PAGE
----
Just a few days after a Malaysian court ruling allowing a Catholic newspaper to use the word Allah to refer to God seemed to offer the nation’s minority Christians a small civil victory, the government has reinistated its “Allah” ban among non-Muslims. Malaysian officials are apparently trying to get ahead of Muslim anger in the streets in the aftermath of the court decision. There have been days of street demonstrations protesting the ruling. The nation of 28 million is 68 percent Muslim. The war over the word has roots in the peculiarities of Malay Muslim culture, other Islamic states show little concern over non-Muslim use of "Allah," but this sudden spike in sectarian tension may also be attributable to recent efforts by Malaysian Prime Minister Najib Razak to shore up support among Malay ethnics.
On Dec. 31, the Kuala Lumpur High Court overruled the ban, which was instated three years ago, affirming that it was unconstitutional, arguing that the word "Allah" is not exclusive to Islam. It granted the Catholic daily Herald, which was using the word as a translation for God in the Malay language section of the periodical, permission to print "Allah."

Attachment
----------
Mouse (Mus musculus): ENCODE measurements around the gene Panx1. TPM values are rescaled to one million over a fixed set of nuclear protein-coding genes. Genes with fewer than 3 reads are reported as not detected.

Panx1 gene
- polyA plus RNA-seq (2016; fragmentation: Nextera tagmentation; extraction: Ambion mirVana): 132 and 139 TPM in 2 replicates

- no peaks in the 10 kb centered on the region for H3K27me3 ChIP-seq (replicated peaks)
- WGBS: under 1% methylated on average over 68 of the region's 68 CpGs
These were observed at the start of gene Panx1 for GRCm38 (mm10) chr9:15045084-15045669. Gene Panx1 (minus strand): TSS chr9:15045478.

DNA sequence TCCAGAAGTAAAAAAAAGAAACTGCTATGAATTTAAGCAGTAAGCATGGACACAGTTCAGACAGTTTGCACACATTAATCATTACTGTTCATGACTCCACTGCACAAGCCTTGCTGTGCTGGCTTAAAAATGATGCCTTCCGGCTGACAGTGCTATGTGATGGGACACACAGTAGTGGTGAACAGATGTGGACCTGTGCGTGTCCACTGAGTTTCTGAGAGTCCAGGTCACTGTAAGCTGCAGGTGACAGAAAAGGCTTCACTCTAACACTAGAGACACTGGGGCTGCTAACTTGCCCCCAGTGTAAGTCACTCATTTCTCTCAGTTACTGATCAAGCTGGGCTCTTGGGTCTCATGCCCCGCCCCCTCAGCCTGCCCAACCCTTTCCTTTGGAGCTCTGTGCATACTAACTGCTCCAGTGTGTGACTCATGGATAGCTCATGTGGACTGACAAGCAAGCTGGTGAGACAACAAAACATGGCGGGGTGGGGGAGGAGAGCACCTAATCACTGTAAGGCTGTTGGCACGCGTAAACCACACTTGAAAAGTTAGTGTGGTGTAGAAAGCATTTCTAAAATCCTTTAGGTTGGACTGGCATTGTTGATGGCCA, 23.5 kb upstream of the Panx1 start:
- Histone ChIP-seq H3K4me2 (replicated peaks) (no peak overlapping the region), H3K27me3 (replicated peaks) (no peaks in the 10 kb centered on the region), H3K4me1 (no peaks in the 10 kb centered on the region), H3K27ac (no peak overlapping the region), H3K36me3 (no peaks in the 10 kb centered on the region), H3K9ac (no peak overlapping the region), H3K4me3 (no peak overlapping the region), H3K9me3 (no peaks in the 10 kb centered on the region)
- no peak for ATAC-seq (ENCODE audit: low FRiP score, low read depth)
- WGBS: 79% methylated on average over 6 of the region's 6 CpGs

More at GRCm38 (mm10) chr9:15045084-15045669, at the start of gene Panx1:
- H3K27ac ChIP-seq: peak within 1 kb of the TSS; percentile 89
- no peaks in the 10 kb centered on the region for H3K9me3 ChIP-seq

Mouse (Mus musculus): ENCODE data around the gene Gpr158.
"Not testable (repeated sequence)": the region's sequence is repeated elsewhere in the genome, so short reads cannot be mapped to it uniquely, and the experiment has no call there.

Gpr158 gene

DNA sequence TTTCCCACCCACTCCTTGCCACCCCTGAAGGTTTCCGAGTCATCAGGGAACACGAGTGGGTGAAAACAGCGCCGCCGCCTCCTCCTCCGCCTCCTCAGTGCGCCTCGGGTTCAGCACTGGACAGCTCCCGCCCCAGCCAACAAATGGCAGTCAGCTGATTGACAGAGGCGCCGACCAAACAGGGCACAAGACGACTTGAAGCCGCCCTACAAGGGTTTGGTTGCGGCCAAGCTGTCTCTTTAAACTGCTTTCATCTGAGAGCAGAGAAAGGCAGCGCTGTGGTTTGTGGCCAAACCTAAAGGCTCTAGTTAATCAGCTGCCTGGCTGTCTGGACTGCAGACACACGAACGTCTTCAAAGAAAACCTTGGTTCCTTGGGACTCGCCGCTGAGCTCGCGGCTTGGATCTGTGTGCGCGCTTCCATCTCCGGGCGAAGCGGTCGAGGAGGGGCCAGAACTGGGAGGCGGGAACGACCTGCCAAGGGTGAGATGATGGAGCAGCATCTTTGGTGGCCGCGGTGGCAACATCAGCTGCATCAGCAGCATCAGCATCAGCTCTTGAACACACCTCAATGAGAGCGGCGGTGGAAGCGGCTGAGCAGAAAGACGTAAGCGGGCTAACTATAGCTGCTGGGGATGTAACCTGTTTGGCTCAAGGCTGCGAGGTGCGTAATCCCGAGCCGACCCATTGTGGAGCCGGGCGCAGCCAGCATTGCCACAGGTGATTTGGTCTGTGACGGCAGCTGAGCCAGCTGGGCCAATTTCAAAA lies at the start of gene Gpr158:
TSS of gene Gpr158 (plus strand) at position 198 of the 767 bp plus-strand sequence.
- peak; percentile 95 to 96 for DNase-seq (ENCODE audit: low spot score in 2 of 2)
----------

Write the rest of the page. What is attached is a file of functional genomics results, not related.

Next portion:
But, according to the Zenit news service, protesting Muslim groups say that Christians and other minorities should not use "Allah" for "fear of confusing Muslims." Soon after the government reversal, an explosion damaged the administrative offices of Metro Tabernacle Church, a Protestant church in Kuala Lumpur, and Molotov cocktails were thrown into several other churches, including the Catholic Church of the Assumption in Petaling Jaya. Fortunately, no injuries were reported.
The issue was further clouded by the Malaysian home ministry secretary-general Mahmood Adam. At a briefing aimed at keeping representatives of foreign missions informed about government efforts to respond to anti-Christian violence, Adam helpfully explained that indeed “Allah” was a word reserved only for Muslims in Malaysia. “They wanted a better understanding of how the word 'Allah' is applied in Malaysia in comparison with, say, Indonesia,” Adam told reporters. “We explained why in some countries it is used across the board while in other landscapes like Malaysia, it is exclusive to Islam.
In a cooling off effort, Father Lawrence Andrew, editor of the Herald, said the newspaper will not use the word Allah "until the judiciary issues the final ruling."
Let's hope (Inshallah) the "who owns" 'Allah'" craze dies down in Malaysia before it spreads elsewhere in the Islamic world. Maybe the nation's Buddhists can negotiate a custody settlement between the Christians and Muslims. In the meantime, "The Son of Allah" weeps.